U.S. Supreme Court Issues Decision in Immigration Case
On June 23, 2016, the U.S. Supreme Court issued a decision in U.S. v. Texas, which began when Texas and 25 other states (including Michigan) challenged the implementation of President Obama's 2014 DAPA and expanded DACA programs. The district court in Texas issued a nationwide injunction against the programs, and the federal government appealed.
The Supreme Court did not reach a majority and tied 4-4. This means that the Texas court's nationwide injunction remains in place. The DAPA and expanded DACA programs will not move forward for now.
The next steps for the DAPA and expanded DACA case are not clear, but it is unlikely that any resolution will be reached in 2016. The case could proceed to a trial in the lower court at some point after this year. Also, the federal government could petition for rehearing with the Supreme Court, especially when the current vacancy is filled and the Court again has 9 members.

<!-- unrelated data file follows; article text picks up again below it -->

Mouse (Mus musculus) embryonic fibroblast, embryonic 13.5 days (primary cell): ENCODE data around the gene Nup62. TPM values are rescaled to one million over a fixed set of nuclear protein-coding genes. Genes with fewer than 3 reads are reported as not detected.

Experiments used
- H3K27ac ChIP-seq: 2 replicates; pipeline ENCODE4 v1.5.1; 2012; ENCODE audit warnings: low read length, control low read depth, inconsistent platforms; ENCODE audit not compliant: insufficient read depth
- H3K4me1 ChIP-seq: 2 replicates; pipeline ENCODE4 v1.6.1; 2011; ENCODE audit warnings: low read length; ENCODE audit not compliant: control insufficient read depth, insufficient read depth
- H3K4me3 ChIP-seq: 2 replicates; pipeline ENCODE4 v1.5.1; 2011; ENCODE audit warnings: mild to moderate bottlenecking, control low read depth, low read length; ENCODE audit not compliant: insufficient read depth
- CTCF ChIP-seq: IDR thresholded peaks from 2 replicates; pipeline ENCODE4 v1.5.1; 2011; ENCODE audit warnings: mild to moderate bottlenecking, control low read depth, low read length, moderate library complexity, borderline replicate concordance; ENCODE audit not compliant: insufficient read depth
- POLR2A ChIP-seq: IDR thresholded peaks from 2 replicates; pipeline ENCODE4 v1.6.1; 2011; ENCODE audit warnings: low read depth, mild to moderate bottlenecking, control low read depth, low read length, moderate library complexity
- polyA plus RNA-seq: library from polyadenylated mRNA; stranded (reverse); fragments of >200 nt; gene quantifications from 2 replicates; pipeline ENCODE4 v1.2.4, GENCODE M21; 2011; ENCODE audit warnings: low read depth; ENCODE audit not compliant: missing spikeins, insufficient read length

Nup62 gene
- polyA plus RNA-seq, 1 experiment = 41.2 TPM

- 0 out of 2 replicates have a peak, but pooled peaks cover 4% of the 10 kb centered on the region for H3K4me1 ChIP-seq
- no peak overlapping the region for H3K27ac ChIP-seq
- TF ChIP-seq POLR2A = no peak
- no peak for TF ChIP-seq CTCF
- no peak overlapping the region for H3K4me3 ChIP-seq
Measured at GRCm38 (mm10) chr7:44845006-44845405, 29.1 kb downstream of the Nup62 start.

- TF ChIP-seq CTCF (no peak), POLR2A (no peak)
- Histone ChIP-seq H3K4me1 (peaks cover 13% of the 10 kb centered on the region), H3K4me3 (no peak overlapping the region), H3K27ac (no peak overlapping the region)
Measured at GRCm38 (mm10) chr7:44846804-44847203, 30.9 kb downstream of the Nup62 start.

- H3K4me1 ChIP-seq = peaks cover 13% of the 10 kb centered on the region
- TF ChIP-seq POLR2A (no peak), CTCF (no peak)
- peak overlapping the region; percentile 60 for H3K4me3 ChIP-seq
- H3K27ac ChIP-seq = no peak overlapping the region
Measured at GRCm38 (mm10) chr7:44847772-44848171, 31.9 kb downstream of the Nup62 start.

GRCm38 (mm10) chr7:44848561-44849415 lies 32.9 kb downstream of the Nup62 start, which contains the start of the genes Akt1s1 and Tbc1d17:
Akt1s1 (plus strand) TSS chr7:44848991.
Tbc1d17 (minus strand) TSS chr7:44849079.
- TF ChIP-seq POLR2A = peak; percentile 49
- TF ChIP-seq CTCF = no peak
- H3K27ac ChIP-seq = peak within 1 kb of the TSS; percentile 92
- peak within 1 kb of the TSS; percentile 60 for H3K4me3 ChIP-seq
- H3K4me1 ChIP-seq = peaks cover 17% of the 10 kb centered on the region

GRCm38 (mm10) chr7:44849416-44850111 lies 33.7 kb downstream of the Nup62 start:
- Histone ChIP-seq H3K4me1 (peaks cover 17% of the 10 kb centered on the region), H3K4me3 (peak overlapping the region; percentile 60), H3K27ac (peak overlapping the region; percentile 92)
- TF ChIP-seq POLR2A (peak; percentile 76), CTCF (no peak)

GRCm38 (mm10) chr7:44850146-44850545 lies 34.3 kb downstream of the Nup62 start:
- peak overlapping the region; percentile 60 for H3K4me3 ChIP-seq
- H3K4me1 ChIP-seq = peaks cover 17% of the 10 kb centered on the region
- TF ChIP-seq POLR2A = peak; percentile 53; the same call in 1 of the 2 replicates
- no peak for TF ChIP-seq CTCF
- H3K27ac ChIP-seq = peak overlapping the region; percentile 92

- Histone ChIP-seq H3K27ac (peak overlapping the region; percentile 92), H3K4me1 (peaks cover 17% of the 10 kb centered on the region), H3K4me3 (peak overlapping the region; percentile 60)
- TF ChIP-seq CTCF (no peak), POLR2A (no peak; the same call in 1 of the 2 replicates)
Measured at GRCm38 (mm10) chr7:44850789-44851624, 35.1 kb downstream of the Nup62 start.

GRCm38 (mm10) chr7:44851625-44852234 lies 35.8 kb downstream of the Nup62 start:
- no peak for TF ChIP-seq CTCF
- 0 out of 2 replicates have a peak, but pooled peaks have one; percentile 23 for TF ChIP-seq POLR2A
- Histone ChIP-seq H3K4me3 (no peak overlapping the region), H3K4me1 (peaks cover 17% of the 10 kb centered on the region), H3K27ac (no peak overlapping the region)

The original 2012 DACA program is not affected by the case, as it is not being challenged. Recipients of deferred action under the 2012 DACA program continue to have valid employment authorization and can apply for renewal at the appropriate time. People who qualify under the original 2012 DACA program can continue to apply for deferred action for the first time.
The Court's decision today also does not affect enforcement priorities that were revised by President Obama and the Department of Homeland Security in November 2014. This means that parents who are the primary caretakers of U.S. citizen and permanent resident children should not expect any changes in their day-to-day life so long as they do not become priorities for removal (e.g. criminal records and previous immigration violations).
MIRC will continue to work with our Ready Michigan partners, including Michigan United, ACCESS, APIA-Vote Michigan, Justice for Our Neighbors West Michigan and Southeast Michigan, La SED, and the International Institute of Metropolitan Detroit to seek justice for immigrant families.